5. Less is more

Quality is better than having a large group of friends. In the age of FOMO, there is this idea that you should be surrounded by a lot of friends, always smiling and doing tons of things. Well, that is often a formula for unhappiness and alienation.

When our goal is just to have people around us, rather than really cultivating our friendships and forming deeper bonds with friends, alienation and ostracism are more likely to happen. If your daughter is an empath, it can feel even more overwhelming to feel she needs to have tons of friends around and create rifts with friends. 

6. Don't place blame

In an attempt to help, sometimes parents focus on, "Well, remember I told you to call her and talk about that incident", or "Well, that’s what happens when you forget your friend’s birthday!" As you can imagine — not helpful. No one responds well to criticism, regardless of how well intending it is.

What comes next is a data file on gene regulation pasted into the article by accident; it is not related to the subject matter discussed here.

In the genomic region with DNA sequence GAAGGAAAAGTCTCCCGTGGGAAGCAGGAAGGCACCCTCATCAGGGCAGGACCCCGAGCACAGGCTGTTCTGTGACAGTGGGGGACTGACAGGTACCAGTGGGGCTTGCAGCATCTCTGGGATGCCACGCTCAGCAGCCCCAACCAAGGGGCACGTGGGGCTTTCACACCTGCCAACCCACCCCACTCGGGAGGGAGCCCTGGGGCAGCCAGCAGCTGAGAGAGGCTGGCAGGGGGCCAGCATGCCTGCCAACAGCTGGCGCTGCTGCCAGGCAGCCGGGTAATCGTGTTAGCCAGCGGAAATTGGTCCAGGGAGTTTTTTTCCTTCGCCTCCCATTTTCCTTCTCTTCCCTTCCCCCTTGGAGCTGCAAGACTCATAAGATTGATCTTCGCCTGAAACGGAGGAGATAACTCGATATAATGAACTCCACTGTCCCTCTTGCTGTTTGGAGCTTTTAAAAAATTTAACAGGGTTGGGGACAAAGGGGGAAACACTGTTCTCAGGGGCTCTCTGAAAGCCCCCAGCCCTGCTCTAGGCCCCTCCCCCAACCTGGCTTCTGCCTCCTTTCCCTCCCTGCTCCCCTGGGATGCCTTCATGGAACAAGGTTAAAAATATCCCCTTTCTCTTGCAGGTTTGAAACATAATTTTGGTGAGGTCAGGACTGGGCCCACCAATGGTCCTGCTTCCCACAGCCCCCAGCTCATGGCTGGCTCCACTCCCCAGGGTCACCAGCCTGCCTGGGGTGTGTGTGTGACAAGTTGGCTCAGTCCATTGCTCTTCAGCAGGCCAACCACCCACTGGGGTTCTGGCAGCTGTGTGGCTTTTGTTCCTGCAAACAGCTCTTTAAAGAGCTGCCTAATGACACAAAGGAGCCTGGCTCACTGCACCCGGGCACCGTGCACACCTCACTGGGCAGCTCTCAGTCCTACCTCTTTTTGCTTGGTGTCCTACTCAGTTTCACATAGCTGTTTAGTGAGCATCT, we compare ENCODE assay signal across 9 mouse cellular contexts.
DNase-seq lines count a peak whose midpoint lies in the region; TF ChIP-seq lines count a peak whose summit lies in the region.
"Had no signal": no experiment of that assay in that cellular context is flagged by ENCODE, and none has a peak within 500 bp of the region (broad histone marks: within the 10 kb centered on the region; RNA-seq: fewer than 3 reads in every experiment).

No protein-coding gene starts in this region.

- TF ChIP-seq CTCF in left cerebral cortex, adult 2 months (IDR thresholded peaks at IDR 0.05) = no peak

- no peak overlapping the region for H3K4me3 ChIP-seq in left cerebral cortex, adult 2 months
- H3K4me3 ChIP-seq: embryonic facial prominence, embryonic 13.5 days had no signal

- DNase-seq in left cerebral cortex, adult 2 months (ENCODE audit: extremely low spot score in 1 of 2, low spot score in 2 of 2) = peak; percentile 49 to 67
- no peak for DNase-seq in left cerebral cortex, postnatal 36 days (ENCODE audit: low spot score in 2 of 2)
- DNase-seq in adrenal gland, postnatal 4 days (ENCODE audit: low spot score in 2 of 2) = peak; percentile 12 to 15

Asking her about what she liked in the friendships, what she did not like, and if anything, what might she do differently, and what type of friends does she want to seek out in the future. Foster curiosity and her own inner dialogue about the situation, as opposed to you acting as the expert and knowing what happened with her friends. 

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Monica Ramunda, LPC, LCMHC, is the founder of Sacred Healing Journeys. She offers Midlife Women’s retreats focused on helping women reinvent and thrive, as well as support for clients interested in exploring Ketamine-Assisted Therapy and psychedelic therapy